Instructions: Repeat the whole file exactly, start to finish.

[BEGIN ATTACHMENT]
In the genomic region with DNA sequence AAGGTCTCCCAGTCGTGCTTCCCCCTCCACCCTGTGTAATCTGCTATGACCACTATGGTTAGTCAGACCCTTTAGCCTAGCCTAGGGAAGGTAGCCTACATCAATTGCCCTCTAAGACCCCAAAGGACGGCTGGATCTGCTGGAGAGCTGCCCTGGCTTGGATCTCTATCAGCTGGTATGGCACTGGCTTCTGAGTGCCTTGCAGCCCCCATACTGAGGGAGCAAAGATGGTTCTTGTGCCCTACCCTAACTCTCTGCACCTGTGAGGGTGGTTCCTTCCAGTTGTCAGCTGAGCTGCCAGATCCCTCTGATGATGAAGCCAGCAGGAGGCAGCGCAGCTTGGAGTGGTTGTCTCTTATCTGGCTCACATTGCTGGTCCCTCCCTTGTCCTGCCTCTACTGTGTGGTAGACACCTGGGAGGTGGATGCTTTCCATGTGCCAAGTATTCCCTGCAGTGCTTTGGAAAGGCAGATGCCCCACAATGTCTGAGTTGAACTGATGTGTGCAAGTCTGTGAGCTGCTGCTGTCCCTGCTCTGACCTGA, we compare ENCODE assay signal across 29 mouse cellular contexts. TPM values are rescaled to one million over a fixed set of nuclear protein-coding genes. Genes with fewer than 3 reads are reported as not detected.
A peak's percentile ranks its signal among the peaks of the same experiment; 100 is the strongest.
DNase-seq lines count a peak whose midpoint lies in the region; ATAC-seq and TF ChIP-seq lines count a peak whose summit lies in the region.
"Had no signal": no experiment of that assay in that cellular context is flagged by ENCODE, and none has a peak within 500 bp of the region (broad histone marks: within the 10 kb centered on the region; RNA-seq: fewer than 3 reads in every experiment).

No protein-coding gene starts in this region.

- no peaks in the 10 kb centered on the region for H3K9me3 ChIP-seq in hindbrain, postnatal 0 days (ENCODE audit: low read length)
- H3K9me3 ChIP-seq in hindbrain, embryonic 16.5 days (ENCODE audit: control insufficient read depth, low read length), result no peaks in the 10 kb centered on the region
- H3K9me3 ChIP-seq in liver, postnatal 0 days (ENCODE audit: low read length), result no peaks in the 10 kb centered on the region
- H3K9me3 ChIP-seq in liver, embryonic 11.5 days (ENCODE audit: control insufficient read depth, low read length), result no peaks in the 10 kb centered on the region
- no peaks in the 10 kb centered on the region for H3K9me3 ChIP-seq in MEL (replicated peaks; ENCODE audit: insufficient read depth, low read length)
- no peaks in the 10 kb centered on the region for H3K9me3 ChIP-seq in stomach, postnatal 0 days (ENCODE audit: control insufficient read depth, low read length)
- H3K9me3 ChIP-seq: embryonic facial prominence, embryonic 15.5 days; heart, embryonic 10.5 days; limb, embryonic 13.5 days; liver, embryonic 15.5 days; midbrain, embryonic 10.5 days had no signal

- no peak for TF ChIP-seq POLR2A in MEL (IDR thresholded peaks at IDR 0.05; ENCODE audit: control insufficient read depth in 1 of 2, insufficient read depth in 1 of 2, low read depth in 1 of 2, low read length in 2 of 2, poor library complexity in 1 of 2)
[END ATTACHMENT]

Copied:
In the genomic region with DNA sequence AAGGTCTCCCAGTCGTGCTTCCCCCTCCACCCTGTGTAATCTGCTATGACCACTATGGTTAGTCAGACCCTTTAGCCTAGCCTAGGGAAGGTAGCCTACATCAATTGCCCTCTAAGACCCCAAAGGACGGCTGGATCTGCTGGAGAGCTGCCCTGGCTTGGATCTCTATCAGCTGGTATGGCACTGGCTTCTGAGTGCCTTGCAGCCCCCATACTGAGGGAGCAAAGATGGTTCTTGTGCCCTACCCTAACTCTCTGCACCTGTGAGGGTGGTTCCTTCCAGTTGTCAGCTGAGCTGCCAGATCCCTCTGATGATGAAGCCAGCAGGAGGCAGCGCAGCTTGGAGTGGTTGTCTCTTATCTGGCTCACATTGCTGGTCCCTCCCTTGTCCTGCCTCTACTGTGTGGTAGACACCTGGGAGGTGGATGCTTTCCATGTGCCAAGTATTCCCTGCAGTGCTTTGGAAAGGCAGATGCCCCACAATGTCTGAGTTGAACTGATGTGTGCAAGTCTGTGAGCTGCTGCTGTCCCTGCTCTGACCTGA, we compare ENCODE assay signal across 29 mouse cellular contexts. TPM values are rescaled to one million over a fixed set of nuclear protein-coding genes. Genes with fewer than 3 reads are reported as not detected.
A peak's percentile ranks its signal among the peaks of the same experiment; 100 is the strongest.
DNase-seq lines count a peak whose midpoint lies in the region; ATAC-seq and TF ChIP-seq lines count a peak whose summit lies in the region.
"Had no signal": no experiment of that assay in that cellular context is flagged by ENCODE, and none has a peak within 500 bp of the region (broad histone marks: within the 10 kb centered on the region; RNA-seq: fewer than 3 reads in every experiment).

No protein-coding gene starts in this region.

- no peaks in the 10 kb centered on the region for H3K9me3 ChIP-seq in hindbrain, postnatal 0 days (ENCODE audit: low read length)
- H3K9me3 ChIP-seq in hindbrain, embryonic 16.5 days (ENCODE audit: control insufficient read depth, low read length), result no peaks in the 10 kb centered on the region
- H3K9me3 ChIP-seq in liver, postnatal 0 days (ENCODE audit: low read length), result no peaks in the 10 kb centered on the region
- H3K9me3 ChIP-seq in liver, embryonic 11.5 days (ENCODE audit: control insufficient read depth, low read length), result no peaks in the 10 kb centered on the region
- no peaks in the 10 kb centered on the region for H3K9me3 ChIP-seq in MEL (replicated peaks; ENCODE audit: insufficient read depth, low read length)
- no peaks in the 10 kb centered on the region for H3K9me3 ChIP-seq in stomach, postnatal 0 days (ENCODE audit: control insufficient read depth, low read length)
- H3K9me3 ChIP-seq: embryonic facial prominence, embryonic 15.5 days; heart, embryonic 10.5 days; limb, embryonic 13.5 days; liver, embryonic 15.5 days; midbrain, embryonic 10.5 days had no signal

- no peak for TF ChIP-seq POLR2A in MEL (IDR thresholded peaks at IDR 0.05; ENCODE audit: control insufficient read depth in 1 of 2, insufficient read depth in 1 of 2, low read depth in 1 of 2, low read length in 2 of 2, poor library complexity in 1 of 2)